Living with cataracts

Cataracts are a common eye condition, especially in older people. Cataract surgery is the most common elective surgery in the UK (Source: NICE). It's normal to worry when you're diagnosed with an eye condition. But there are ways to manage when living with cataracts and, when necessary, surgery can treat them. 

Cataract surgery is generally effective and straightforward, with around 330,000 cataract operations in England every year (Source: Royal College of Ophthalmologists). If you’re living with cataracts – perhaps while you’re waiting for an operation – here are some small changes that could help you carry on with daily activities, along with guidance on things like cataracts and driving.

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Recovery from cataract surgery

The main cataracts treatment option is surgery, but this doesn’t usually need to be straight away. If and when the time comes to discuss surgery, it’s important to decide to have it when it’s right for you, based on your symptoms and any other eye conditions you have.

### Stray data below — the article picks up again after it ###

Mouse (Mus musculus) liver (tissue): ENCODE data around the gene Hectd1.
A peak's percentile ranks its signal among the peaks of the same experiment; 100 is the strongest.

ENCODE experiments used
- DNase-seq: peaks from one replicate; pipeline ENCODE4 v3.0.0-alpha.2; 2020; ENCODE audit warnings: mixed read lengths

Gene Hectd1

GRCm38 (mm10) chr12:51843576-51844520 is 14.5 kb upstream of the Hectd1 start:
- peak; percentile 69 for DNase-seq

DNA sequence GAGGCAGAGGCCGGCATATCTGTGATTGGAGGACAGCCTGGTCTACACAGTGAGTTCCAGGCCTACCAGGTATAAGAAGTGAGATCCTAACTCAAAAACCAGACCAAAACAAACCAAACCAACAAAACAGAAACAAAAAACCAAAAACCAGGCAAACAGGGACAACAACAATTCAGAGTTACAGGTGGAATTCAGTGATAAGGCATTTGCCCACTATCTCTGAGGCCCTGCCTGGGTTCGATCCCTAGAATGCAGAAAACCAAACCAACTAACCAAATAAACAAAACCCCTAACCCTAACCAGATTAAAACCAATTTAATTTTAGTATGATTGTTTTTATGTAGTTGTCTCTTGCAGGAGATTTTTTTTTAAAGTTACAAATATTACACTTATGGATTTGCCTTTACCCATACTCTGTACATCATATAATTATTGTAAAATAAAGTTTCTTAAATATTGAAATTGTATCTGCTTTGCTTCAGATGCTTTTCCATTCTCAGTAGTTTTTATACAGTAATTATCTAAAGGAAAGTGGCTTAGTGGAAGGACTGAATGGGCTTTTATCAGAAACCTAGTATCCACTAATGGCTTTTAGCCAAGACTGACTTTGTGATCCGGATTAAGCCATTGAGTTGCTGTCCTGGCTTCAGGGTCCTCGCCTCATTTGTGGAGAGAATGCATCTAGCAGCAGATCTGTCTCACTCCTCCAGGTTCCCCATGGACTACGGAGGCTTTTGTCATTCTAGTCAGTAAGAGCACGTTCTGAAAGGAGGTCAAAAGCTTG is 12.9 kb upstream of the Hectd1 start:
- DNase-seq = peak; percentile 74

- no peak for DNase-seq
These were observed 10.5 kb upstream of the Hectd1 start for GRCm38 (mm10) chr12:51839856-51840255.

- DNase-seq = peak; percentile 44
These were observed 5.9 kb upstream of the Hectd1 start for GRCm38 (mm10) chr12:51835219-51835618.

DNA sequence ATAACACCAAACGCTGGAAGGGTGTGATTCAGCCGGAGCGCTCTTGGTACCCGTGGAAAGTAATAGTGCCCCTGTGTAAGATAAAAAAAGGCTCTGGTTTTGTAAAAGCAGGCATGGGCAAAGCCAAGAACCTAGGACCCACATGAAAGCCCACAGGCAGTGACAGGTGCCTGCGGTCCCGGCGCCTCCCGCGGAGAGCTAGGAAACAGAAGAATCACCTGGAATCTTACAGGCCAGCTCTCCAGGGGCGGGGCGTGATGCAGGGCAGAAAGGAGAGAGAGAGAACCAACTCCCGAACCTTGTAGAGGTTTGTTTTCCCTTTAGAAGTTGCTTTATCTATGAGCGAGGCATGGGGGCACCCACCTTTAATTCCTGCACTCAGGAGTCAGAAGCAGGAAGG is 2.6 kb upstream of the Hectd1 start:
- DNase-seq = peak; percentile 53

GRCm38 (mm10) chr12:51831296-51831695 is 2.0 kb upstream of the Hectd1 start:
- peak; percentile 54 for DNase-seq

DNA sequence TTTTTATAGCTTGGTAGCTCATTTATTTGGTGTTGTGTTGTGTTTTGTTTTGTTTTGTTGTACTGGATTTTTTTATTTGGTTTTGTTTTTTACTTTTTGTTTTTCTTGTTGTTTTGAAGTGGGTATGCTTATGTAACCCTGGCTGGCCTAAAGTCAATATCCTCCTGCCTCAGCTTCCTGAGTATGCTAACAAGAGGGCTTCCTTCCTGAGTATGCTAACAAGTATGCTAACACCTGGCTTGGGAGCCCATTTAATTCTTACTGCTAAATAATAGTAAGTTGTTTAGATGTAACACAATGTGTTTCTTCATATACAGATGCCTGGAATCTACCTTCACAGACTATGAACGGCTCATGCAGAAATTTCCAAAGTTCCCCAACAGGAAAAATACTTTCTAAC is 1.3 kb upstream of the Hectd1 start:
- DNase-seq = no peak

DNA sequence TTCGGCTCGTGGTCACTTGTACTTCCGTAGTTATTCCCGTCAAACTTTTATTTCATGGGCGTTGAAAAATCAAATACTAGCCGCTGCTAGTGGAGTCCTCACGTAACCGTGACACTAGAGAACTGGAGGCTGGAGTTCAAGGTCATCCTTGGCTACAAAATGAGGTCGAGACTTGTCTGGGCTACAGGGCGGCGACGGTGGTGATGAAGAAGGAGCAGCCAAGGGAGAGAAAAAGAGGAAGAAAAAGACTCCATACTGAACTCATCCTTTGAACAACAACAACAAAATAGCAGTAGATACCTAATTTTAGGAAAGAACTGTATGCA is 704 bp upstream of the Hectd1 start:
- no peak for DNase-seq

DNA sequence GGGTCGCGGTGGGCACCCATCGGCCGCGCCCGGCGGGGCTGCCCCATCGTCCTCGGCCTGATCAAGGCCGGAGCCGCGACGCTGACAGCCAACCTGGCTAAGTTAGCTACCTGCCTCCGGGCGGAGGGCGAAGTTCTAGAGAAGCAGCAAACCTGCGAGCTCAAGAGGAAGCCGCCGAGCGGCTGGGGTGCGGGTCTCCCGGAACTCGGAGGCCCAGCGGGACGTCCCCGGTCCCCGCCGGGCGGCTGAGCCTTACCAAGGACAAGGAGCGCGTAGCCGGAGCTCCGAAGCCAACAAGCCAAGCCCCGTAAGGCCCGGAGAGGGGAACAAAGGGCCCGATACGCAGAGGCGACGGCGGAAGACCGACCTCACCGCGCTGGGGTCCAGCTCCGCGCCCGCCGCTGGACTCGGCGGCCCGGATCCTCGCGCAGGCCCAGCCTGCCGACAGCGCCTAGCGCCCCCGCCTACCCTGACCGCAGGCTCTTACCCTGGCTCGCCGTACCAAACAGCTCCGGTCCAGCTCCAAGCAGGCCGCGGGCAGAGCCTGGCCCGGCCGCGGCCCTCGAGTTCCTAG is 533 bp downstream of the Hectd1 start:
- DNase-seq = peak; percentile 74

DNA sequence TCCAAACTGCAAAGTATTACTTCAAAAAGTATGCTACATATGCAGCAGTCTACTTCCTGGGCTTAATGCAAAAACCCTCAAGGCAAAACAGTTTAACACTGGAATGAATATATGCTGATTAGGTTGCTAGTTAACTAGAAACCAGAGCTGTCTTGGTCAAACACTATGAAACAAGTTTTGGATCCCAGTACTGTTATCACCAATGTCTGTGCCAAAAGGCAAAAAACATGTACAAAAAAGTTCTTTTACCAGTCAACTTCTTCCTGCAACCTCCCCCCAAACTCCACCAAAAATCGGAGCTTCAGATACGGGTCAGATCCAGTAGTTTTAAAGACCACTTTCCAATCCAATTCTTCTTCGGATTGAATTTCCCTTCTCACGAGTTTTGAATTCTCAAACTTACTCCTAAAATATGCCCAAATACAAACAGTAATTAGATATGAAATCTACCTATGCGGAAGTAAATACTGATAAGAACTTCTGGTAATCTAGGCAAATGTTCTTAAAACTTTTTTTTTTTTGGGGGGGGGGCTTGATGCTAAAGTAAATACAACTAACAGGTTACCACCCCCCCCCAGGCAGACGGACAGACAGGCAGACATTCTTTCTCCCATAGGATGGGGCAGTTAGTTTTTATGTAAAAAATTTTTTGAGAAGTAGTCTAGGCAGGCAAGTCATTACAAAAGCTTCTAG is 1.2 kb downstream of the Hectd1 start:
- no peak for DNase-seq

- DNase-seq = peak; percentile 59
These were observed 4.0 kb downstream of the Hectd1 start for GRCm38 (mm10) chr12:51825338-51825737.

The procedure itself is highly effective and should take less than an hour (Source: NHS). During the operation, the natural lens of your eye is replaced with an artificial one. This is usually done under local anaesthetic, so you should be able to go home the same day if it’s safe to do so. It can take a few days for your vision to return completely.

It’s likely that you’ll have some side effects for a few days after surgery. These can include a feeling of grittiness in your eye, redness and some watering (Source: NHS). Your eye may feel itchy, but it’s important not to rub it.

Try to take it easy after your operation. You should also follow your doctor's eye care advice and take any eye drops as instructed. You may also get an eye shield to wear in bed or when you’re washing your hair (Source: NHS). For a few days, you might need to avoid some things like rubbing your eye, lifting heavy objects, wearing eye makeup and swimming.